Over 1 Year ago
pacman

I would much rather live like this - off the land, acquiring the things I need directly - than under a boss for wages with which I rent from a landlord and buy food from a corporation. Just seems like there is more dignity and personal freedom in it. Like living on one's own terms rather than merely being allowed to exist conditionally by elites who basically own me.

Always and forever, the elites make (most of) the rules, even if the "elite" in question is merely the caveman with the biggest club.

I won't deny the dignity of true self reliance, including independence from modern society with the hyper specialization and complex web of cooperation implicit in that, but I am much too comfortable to envy anyone that has to live that way. I think it's better for other people to do all of the work that I don't know how to do, and for me to earn my way by focusing on the one or two marketable skills that I do have. I never asked my grandfather how good sparrow soup was, but I assume that it wasn't great.

11 Months ago
Famov

It probably didn't leave as much of an impact on me as some people since I was sleeping during it and I woke up later and wondered my mom didn't wake me up for school and I saw her glued to the screen and she didn't answer when I asked why she didn't and I only somewhat understood what was going on.

There may be other religions I’d trust if I knew about them.

Should probably clarify that I'm not urrently religious anymore before I say all of this but.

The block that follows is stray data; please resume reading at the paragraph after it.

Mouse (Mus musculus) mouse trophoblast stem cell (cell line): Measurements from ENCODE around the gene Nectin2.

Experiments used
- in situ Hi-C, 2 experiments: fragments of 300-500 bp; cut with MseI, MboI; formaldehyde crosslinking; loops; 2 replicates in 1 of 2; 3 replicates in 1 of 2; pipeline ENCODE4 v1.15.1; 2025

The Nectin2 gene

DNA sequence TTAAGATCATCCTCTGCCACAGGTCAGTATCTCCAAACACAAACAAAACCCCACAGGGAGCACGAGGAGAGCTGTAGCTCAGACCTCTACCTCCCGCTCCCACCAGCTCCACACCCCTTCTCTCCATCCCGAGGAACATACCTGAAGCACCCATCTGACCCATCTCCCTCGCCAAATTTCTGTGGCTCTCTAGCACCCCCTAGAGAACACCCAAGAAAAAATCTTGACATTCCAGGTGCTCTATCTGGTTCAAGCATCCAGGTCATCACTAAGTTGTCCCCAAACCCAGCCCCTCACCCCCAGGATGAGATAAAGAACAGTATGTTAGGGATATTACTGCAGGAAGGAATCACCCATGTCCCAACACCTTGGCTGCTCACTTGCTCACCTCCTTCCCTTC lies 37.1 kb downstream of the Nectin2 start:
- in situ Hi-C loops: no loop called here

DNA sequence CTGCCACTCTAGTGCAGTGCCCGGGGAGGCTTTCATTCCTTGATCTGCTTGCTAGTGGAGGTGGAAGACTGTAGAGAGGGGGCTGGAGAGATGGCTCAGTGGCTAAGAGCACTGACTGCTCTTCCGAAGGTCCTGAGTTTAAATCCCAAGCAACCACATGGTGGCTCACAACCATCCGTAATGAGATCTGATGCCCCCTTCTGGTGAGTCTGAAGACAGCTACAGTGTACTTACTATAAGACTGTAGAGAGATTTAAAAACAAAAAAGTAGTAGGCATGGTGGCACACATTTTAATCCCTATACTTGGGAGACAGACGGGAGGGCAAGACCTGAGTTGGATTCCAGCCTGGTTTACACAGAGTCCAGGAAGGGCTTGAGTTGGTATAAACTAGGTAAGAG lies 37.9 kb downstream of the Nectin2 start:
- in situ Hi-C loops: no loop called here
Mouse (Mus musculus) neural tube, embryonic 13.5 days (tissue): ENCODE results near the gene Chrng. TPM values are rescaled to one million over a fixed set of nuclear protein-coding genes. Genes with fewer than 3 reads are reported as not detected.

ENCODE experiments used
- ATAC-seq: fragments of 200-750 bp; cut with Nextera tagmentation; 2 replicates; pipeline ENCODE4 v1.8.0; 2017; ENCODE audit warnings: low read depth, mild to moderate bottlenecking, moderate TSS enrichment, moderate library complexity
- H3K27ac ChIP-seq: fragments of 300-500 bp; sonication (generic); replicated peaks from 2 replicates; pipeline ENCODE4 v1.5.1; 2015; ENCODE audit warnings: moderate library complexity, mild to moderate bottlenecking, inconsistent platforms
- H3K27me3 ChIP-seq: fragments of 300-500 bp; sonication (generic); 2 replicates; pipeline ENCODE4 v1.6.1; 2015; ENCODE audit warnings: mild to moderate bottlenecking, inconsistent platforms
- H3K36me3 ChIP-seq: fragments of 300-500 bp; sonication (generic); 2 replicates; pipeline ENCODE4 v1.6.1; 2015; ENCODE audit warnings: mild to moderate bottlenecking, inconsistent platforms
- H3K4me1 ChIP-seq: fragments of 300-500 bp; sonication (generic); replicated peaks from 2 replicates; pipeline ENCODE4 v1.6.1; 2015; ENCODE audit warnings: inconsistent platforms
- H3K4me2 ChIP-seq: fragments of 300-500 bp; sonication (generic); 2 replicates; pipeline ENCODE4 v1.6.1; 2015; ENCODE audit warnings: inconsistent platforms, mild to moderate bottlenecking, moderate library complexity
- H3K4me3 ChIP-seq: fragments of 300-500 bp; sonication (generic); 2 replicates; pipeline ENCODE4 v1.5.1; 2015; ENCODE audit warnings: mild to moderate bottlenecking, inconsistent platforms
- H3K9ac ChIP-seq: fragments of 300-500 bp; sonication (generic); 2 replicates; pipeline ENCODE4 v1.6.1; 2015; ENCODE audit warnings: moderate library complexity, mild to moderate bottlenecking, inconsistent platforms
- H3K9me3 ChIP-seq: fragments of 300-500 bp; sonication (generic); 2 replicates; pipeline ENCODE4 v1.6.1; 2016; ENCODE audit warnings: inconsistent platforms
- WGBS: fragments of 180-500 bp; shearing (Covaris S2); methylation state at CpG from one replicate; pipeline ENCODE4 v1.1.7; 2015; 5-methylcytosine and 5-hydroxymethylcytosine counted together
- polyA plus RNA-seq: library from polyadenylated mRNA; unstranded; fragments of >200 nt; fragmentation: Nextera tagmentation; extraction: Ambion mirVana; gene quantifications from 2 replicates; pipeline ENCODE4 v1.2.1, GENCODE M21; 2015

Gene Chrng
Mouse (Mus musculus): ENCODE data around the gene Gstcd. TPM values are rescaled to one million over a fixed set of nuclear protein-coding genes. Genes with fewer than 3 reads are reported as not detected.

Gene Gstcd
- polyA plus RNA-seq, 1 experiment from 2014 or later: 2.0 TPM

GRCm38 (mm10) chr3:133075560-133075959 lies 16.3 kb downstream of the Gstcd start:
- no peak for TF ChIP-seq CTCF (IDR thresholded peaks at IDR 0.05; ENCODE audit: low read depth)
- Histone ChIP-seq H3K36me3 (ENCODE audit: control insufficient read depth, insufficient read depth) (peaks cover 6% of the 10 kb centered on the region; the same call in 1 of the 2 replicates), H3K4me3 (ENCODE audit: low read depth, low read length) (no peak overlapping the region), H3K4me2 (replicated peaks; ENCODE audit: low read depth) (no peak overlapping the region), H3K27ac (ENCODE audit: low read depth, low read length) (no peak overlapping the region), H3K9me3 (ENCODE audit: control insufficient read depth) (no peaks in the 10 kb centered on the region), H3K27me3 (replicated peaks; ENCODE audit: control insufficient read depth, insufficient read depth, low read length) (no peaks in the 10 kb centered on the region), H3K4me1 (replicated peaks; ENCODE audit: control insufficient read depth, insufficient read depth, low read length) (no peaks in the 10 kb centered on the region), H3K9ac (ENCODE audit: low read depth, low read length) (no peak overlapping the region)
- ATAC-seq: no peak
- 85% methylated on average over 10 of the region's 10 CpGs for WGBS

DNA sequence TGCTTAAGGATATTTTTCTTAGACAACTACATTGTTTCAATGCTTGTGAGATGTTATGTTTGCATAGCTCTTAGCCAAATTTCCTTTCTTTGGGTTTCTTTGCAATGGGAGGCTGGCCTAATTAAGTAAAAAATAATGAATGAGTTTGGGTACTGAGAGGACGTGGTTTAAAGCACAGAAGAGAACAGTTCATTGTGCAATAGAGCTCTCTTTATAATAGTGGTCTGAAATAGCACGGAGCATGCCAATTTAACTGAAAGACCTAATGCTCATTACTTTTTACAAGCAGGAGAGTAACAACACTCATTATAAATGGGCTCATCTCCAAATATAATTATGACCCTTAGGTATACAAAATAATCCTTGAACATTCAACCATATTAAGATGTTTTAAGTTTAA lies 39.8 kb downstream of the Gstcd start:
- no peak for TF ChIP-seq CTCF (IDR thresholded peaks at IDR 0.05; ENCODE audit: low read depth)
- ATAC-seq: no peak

That's good but I feel like even with the religions you're more familiar with you can sound a bit generalizing even if bigger religions will tend to be more easily corruptible. You mentioned how christians reacted earlier, but if you look at how Jesus responded to a lot of things you'd probably realize that a lot of christians don't actually closely follow him anyway, this it once again becomes clear to me that the problem isn't necessarily with the religion so much as it's a problem with the people and how they interpret or misuse it.

I do think it's perfectly possible for people to be religious without being dangerous to others. But I think the number of people able to do that is much smaller than the inverse.

A lot of religions seem to have harmless tenets so in those cases it's even more clearly down to the person rather than the religion.

Other than that, I think faith is more often than not a mental illness.

Considering religion can be atheistic, and considering that can render religion just another way of life I wonder what the basis for this. Unless you weren't aware of that I guess. Regardless I think it's a bit of a stretch personally to associate it all with mental illness, but then again I think it's a stretch to associate weird supernatural beliefs and other stuff with mental illness. From my view that all depends on how much it's negatively impacting the person's life. Labeling people who believe in things unproven beyond the material to me seems like a step too far. It's one thing to believe in gods or ghosts, it's another thing when you can prove or disprove things and people choose to believe it anyway though and someone is deciding to go with ivermectin over vaccines and putting their life in danger.

11 Months ago
Grey Echelon

What's with the scrubbed posts? Are they moderated posts?

10 Months ago
ShadowFox08

Scrubbed posts are from users who requested that their content be scrubbed during the ownership transfer.

10 Months ago
galbraith

What's with the scrubbed posts? Are they moderated posts?


Like Galbraith was so kind to point out, when Xhin gave the site to WO 1 or two users (if memory serves me right) didn't feel comfortable keeping their data here so Xhin scrubbed it for them before the transfer.

¤LðŗРУŋįd@¤

10 Months ago
Lord Denida

This thread is archived